The sleep-wake cycle depends on the coordinated function of multiple brain regions, including the brain stem, basal forebrain, hypothalamus, and the frontal-subcortical system, as well as a balance between the arousal activating and inhibitory systems (Figure). CT and other structural imaging devices can miss sleep-associated microstructural abnormalities in the brain. For example, in one study, CT scans did not pick up any brain damage, but when polysomnography was done, significant differences in electroencephalogram power spectra data were seen.11

The causes of sleep disturbances after TBI are not well understood. However, the mechanisms underlying sleep-wake cycle problems may include the disruption of neural circuits as well as a myriad of other medical and psychiatric disturbances and environmental factors.

Individuals who have experienced TBI, even with mild severity, frequently complain of ongoing sleep disruption and excessive daytime sleepiness. A comprehensive evaluation of sleep-related symptoms may reveal various comorbid sleep disorders, including the following DSM-5 diagnoses (Table 1):

• Insomnia disorder: roughly one-third of adults in the general population have occasional insomnia and about 6% to 10% meet the criteria for insomnia disorder; approximately 30% to 50% of patients who have suffered a TBI experience insomnia.12

• Hypersomnolence disorder: hypersomnolence affects about 20% of patients during the chronic post-TBI period.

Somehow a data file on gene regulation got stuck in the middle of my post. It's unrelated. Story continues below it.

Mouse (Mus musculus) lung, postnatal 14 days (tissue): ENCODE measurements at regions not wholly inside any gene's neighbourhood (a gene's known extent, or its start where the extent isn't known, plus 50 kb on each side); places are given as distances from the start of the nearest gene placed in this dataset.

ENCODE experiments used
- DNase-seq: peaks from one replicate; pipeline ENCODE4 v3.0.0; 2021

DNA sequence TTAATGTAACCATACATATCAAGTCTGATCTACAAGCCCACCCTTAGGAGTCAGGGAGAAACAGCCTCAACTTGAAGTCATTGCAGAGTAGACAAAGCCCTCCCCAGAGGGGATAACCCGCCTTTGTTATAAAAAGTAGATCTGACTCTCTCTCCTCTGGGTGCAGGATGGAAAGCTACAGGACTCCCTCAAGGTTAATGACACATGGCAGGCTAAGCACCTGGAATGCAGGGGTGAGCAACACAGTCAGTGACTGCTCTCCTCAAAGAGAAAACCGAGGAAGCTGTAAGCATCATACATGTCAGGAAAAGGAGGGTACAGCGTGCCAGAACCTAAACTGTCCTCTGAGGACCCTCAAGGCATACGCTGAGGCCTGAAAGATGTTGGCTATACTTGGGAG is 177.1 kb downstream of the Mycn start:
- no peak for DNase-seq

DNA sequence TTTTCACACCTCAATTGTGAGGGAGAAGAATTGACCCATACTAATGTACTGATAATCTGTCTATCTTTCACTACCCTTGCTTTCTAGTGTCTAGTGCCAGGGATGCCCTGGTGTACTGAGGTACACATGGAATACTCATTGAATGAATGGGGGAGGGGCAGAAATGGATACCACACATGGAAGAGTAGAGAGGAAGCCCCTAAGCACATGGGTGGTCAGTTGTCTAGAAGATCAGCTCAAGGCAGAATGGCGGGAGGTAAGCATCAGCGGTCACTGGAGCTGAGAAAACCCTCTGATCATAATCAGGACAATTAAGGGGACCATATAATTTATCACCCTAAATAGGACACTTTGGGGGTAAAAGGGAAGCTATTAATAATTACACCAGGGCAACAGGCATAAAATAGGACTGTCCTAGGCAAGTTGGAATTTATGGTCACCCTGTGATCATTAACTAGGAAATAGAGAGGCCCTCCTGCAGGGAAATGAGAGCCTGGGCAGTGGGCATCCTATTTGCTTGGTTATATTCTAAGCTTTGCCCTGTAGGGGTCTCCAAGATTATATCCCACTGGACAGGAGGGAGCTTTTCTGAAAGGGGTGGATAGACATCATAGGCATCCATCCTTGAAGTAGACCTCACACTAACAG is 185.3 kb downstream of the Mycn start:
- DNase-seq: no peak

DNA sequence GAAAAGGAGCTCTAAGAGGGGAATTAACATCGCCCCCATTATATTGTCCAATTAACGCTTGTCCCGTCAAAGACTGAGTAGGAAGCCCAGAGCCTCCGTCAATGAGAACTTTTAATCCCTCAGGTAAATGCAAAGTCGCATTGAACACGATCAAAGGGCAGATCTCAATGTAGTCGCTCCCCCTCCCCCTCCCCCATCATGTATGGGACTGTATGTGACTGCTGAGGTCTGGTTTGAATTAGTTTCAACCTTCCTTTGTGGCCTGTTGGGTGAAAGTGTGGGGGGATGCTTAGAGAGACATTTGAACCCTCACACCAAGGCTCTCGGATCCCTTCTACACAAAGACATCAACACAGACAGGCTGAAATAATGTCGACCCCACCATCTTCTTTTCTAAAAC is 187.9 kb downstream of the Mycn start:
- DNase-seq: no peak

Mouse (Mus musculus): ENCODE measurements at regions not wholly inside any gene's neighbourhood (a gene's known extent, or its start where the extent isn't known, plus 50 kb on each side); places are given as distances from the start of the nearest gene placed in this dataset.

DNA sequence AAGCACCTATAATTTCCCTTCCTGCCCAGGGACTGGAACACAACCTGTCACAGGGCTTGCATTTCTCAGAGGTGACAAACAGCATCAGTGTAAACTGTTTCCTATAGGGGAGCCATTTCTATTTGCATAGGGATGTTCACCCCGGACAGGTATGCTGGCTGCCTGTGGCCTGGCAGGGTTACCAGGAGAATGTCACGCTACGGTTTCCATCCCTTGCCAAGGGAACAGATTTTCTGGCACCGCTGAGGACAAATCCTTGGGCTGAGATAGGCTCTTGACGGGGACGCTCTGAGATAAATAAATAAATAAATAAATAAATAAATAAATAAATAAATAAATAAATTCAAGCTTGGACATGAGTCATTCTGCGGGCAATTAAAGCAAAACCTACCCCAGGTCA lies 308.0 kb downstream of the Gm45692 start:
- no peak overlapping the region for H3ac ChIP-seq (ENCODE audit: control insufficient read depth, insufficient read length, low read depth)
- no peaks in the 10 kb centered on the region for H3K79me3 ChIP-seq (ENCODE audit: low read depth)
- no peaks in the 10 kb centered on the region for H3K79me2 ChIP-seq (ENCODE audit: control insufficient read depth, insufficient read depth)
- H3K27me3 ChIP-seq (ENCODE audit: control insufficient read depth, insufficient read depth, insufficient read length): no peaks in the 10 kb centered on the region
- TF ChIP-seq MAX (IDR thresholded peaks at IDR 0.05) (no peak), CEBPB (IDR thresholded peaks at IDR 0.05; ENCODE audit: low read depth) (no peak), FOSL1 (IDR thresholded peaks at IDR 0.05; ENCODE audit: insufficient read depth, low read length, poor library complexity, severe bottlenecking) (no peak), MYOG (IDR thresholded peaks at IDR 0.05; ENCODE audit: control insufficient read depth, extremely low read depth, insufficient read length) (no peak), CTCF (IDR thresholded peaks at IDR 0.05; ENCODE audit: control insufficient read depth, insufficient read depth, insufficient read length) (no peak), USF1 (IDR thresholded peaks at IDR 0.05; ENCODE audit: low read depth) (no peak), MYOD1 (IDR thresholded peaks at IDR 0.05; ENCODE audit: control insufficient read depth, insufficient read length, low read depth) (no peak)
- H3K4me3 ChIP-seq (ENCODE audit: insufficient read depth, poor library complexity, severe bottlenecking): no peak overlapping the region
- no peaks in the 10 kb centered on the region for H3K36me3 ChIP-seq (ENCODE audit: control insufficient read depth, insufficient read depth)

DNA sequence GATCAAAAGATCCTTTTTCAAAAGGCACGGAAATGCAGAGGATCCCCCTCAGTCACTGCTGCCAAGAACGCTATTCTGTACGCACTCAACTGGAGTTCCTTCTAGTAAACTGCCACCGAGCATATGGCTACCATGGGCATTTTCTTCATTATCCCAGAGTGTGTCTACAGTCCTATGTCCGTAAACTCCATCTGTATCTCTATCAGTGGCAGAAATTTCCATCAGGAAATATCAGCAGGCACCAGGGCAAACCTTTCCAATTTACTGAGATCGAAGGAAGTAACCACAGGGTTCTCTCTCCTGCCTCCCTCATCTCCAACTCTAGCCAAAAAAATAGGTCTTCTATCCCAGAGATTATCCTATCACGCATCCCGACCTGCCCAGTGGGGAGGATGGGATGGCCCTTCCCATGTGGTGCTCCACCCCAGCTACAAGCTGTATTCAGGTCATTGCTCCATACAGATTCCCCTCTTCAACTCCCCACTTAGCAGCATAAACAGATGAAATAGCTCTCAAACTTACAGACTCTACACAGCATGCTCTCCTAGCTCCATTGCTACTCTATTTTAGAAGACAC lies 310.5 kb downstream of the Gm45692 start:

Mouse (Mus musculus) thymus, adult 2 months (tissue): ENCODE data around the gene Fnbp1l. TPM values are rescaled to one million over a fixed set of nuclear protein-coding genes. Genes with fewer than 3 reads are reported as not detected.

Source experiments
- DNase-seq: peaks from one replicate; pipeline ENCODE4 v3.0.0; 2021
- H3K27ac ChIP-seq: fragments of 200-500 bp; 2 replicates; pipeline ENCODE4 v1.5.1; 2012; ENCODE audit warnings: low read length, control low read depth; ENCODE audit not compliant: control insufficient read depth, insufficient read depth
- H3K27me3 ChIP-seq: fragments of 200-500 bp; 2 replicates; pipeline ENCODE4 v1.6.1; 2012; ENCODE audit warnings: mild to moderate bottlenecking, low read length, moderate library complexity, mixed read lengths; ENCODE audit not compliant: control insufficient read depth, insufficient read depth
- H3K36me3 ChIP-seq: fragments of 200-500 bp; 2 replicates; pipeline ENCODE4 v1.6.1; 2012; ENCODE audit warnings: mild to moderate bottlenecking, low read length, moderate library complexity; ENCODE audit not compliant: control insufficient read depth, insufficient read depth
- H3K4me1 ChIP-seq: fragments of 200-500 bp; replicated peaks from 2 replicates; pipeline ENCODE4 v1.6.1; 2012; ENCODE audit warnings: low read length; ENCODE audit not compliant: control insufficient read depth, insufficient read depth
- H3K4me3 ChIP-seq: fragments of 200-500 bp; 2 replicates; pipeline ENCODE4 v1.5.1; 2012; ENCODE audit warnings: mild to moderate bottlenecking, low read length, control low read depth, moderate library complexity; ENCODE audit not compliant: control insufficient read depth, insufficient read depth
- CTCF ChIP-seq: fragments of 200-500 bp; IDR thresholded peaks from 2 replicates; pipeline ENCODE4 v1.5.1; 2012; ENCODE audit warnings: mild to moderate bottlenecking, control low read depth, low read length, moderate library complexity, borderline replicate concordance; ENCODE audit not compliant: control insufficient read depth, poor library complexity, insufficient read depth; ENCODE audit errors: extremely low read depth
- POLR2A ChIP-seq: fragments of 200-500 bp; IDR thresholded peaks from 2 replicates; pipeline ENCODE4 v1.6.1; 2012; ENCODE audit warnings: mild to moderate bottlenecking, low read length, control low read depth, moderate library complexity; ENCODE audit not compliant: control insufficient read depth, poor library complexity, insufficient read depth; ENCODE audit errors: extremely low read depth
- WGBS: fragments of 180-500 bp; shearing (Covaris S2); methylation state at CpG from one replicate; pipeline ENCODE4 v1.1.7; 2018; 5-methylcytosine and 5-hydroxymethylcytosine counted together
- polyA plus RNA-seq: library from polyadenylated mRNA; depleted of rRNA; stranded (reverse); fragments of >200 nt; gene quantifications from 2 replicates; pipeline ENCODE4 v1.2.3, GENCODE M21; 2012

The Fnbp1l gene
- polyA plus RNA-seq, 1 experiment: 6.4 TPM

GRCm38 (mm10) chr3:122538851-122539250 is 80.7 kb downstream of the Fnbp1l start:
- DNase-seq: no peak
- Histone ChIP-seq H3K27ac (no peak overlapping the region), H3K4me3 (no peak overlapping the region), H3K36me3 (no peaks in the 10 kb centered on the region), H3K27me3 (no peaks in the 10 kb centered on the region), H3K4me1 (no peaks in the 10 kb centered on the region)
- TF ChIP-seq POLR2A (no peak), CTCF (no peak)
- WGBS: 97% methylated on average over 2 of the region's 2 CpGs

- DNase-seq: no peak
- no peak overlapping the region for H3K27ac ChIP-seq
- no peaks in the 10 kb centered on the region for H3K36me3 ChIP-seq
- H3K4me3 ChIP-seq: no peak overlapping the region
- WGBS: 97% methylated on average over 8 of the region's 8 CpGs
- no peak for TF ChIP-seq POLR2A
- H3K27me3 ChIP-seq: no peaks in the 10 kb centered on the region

• Narcolepsy: the prevalence of narcolepsy in the general population is 0.02% to 0.04%; the estimated prevalence in patients with a TBI is 3% to 5%.

• Breathing-related sleep disorders: obstructive sleep apnea hypopnea is present in 2% to 15% of middle-aged adults; among TBI patients, the prevalence is 23% to 36%.13,14

• Circadian rhythm sleep-wake disorders: the prevalence of these disorders in the general population is relatively low, although adolescents and young adults are more likely to have a delayed sleep phase while older adults are more likely to have an advanced pattern.

• Restless legs syndrome: approximately 2% to 7% of individuals in the general population have symptoms of restless legs syndrome; among TBI patients, the reported rate for periodic limb movements in sleep is around 17%15; for restless legs syndrome, the rate is 13%.16

• Parasomnias: the prevalence of many parasomnias in both the general and the TBI population is unclear. Bjorvatn and colleagues17 report a lifetime prevalence of 4% to 67% in the general population, with sleep talking and nightmares accounting for 67% and sleep-related injuries and eating accounting for about 4%; Verma and colleagues16 report a rate of 25% in the TBI population, with REM behavior disorder being the most common.

Evaluation of sleep disturbances after TBI

When evaluating a brain-injured individual with sleep disturbances, a comprehensive evaluation is needed to rule out general medical conditions, psychiatric disturbances, and environmental factors (Table 2). The key elements are a detailed history from the patient and collateral information from his or her family, a review of medical records, and the use of problem-focused laboratory tests.

When evaluating general medical problems, a systems-based approach is needed because endocrine, cardiac, respiratory, neurological, and musculoskeletal factors can contribute to or precipitate sleep disturbances following TBI.12 In the formulation of TBI sleep disturbances, bear in mind injury-related factors (eg, nature and severity of injury, location of injury), pre-injury factors (eg, medical and psychiatric problems, substance abuse), and post- injury factors (eg, medical and psychiatric problems, substance abuse, cognitive and personality changes associated with the injury, injury- related psychosocial stressors).